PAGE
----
The Bradley GT II Electric was equipped with a defroster but not a heater. The defroster unit was positioned under the dashboard in a fiberglass plenum that was integral with the firewall and molded into the body of the car. Fresh air was drawn by a fan thru a hole in the forward face of the plenum (the car’s firewall), was warmed by a set of three resistance coils and was ducted to a pair of outlets on the top of the car’s glare shield. One relay controlled power to the blower motor and a second relay controlled power to the heating coils. Switches on the instrument panel controlled the relays.
When I received my car, several modifications had been made to the system. The air inlet hole in the firewall had been blocked off with, of all things, a round amber lens from a school bus’ turn signal. Hey — it was the right size! A smaller inlet hole was drilled into the plenum on the passenger-side of the firewall, reducing the fresh air feed from outside the car. Two trapezoidal holes were cut into the plenum cover. You can see these in the photos above. Adding these holes had the effect of recirculating cabin air thru the defroster. Presumably, the cabin air would have been warmer, making the defroster more effective. There were no valves or dampers in the system, so the relative amounts of recirculated and fresh air were determined simply by the sizes of the holes thru which the air flowed.
The outlet side of the system was also altered. One of the outlets in the plenum chamber cover was ducted to both defroster outlets with hoses and a tee fitting. The other outlet in the plenum chamber cover had a small louvre. This had the effect of directing some of the air from the defroster down towards the driver’s feet. Again, there were no dampers in the system but by closing the defroster vents, all of the air would have been directed towards the floor of the car under the instrument panel. The modifications were really quite clever and probably aided in improving the comfort of the occuppants.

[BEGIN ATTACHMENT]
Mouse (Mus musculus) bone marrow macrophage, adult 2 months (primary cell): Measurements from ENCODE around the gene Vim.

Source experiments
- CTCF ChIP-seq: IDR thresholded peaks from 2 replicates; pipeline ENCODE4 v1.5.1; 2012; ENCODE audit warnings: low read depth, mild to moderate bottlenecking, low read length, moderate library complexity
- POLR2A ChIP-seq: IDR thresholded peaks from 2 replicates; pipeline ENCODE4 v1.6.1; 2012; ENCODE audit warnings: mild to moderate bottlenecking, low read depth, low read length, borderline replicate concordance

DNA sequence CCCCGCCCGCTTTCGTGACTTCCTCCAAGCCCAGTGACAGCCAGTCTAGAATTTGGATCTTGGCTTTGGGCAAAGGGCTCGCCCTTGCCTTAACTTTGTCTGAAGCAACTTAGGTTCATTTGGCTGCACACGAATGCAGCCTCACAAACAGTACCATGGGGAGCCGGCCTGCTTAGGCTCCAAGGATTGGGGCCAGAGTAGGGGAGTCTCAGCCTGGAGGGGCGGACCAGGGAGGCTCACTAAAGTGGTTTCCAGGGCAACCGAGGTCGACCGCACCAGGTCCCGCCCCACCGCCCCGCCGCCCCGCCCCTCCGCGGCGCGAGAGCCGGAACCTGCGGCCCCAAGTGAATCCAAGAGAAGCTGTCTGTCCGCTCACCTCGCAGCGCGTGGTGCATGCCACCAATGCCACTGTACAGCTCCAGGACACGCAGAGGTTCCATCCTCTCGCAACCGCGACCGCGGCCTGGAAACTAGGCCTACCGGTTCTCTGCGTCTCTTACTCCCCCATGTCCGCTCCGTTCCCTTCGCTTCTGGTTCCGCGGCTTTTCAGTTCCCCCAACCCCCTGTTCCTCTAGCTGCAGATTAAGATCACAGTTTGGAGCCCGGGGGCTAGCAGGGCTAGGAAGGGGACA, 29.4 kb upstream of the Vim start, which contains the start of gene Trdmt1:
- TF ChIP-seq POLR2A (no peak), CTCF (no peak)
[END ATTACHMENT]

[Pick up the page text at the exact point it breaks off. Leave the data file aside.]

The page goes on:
The photos show how the whole thing was assembled. I’m toying with the idea of adding a few further modifications. I’d like to put dampers on the trapezoidal holes. I’d also like to re-open the original hole thru the firewall and add a damper there. Finally, the smaller hole thru the firewall — the one added by a previous builder — would be sealed off. This would have the effect of controlling the relative mix of inside and outside air — similar to what you find in most production cars. I don’t know if I can do this, but I’m going to start thinking about it.
It’s been a while since my last entry, so I figured I’d better at least make an attempt to update the journal. Most of the last few weeks have been spent painting and cleaning parts. I made a decision a few weeks ago to powdercoat those parts which will be exposed to road grime and the weather, and to paint parts that wouldn’t be exposed to too much grime. The painting job is done except for the front beam assembly. I want to spend a day removing welding spatter from the front beam assembly before I paint it (and from the rear diagonal arms, before they’re powder coated). All of the parts that need to be powdercoated have been sorted out, media-blasted and are just awaiting the funds to do so.
For the past few weeks, I’ve been standing in front of a wire wheel, de-rusting nuts, bolts, washers, screws and all of the small miscellaneous parts that go into making a car. It’s amazing how many there are. If I had a spare $300, I could buy a vibratory tumbler and get the job done in a day — but then I’d have to figure out where to store the darn thing untl the next job came along. So, I’m just doing it the old fashioned way. I made the mistake of backing into the rotating stone on the other side of the grinder’s motor two days ago and discovered that it doesn’t take long for a stone rotating at around 8000 RPM to take a chunk of your elbow’s skin off. Ouch. That’ll leave a mark!
I’ve also set aside a group of parts that will need to be buffed and polished. These include things like door hinges, aluminum moulding strips, key latches, “Bradley” badges, etc. Once all of the hardware has been de-rusted, buffing out parts will be the next job.